To be sure, Western civilization—a phrase that asserted America’s role as heir to a fading Europe—became part of a beleaguered liberal tradition’s struggle against totalitarianism. American intellectuals were prone, naturally, to such a view, especially as they tended to worry about what one might call a spirituality deficit in a culture defined by its technological and especially industrial character. The United States could preserve European values and save its soul in the process. In 1941, perhaps the most prominent exponent of this view, University of Chicago professor John Nef, founded the Committee on the Study of Civilization (note the singular). Nef had long argued that the United States had to save civilization as it collapsed in Europe, and that American universities in particular needed to act as agents of spiritual transformation, preaching truth and the universal values embodied in the Western canon. (Nef was eventually persuaded to change the title to the more neutral Committee on Social Thought, in which form it survives to this day.)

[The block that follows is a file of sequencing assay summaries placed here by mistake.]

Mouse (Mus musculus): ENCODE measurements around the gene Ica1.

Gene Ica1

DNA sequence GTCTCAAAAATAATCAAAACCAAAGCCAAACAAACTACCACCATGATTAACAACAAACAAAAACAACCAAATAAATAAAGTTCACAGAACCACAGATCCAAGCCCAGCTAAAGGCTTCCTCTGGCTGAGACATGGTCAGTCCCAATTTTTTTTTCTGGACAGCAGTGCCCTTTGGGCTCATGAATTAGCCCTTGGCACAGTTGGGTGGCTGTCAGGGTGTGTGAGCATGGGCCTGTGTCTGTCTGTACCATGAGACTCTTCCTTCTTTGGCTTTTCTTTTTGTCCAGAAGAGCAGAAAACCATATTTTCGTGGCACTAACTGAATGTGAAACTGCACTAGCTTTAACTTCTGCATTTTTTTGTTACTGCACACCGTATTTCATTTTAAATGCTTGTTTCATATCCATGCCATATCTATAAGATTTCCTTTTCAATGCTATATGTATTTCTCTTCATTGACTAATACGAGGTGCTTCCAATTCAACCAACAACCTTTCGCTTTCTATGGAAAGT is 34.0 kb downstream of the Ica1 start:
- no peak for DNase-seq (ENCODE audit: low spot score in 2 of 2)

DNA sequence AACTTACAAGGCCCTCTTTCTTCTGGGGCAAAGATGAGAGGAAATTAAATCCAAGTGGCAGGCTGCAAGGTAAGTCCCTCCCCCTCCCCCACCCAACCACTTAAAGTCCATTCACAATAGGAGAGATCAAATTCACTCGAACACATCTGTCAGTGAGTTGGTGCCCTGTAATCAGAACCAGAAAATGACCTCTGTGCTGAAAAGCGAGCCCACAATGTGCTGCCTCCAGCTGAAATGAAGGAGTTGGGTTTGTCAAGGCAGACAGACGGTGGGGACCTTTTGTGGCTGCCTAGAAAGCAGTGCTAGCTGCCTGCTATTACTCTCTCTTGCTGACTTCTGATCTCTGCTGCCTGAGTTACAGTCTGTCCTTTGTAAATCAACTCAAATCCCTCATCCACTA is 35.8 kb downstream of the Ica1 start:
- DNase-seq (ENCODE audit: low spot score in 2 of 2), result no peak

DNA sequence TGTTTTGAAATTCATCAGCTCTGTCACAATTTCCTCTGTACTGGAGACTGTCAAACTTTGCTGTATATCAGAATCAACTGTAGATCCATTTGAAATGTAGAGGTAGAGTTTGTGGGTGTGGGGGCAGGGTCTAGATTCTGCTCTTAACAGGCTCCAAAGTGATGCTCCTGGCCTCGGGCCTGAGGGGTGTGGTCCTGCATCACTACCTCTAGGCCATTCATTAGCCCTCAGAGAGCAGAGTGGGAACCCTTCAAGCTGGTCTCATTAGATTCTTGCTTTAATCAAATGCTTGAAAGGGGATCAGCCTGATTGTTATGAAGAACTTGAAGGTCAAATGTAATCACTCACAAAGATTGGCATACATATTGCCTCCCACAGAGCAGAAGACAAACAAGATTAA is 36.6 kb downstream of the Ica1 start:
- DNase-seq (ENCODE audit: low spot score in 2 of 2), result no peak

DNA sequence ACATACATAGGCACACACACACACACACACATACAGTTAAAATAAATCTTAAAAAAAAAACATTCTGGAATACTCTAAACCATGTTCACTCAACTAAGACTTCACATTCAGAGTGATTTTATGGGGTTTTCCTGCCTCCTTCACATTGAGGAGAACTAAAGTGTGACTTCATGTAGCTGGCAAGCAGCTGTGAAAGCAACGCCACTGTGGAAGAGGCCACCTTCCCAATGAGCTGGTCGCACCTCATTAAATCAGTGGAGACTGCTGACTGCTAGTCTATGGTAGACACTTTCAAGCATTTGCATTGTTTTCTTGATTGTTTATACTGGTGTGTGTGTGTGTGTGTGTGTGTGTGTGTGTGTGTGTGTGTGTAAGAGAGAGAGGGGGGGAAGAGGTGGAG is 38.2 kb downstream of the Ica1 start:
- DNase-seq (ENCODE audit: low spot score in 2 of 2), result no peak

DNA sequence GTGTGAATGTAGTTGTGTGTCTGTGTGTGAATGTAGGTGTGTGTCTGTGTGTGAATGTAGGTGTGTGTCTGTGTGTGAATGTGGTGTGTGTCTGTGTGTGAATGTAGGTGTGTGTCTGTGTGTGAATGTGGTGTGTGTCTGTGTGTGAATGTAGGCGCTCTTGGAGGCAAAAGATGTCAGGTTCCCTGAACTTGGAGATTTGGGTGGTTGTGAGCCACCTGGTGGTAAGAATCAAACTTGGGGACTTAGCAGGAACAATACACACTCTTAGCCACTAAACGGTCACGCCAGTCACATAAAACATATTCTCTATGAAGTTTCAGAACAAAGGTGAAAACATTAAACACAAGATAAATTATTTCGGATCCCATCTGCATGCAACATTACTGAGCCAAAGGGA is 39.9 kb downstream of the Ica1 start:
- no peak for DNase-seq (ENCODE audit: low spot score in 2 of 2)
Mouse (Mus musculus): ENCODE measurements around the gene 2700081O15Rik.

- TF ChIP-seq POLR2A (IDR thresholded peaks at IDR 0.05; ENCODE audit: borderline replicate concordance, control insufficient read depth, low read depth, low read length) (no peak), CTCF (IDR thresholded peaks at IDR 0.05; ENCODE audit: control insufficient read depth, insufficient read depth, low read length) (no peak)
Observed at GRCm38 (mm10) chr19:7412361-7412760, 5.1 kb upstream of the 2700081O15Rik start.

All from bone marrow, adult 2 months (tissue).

But others found this kind of moral absolutism anachronistic and parochial. The dominant paradigm in American international relations thought in the 1950s moved in an entirely different direction, toward the cult of national interest, of realism as propounded by Hans Morgenthau, Henry Kissinger, and others. In realist thought there was little or no space for civilizational aspirations and the moral certainty that accompanied them. And even those who did take the idea of civilization seriously saw the postwar globalization of the idea of humanity—the extension of the idea of the Family of Man into the colonial Third World—as something that necessitated a much greater modesty about the pretensions of Western civilization. Inside the universities, meanwhile, the rise of anthropology fed into the development of area studies and courses on “non-Western civilizations,” while the moral certainties that had underpinned the old Victorian standard of civilization were now decried as unscientific idealism by a new generation of social scientists. Civilization met social science and dissolved increasingly into the more comfortable language of culture.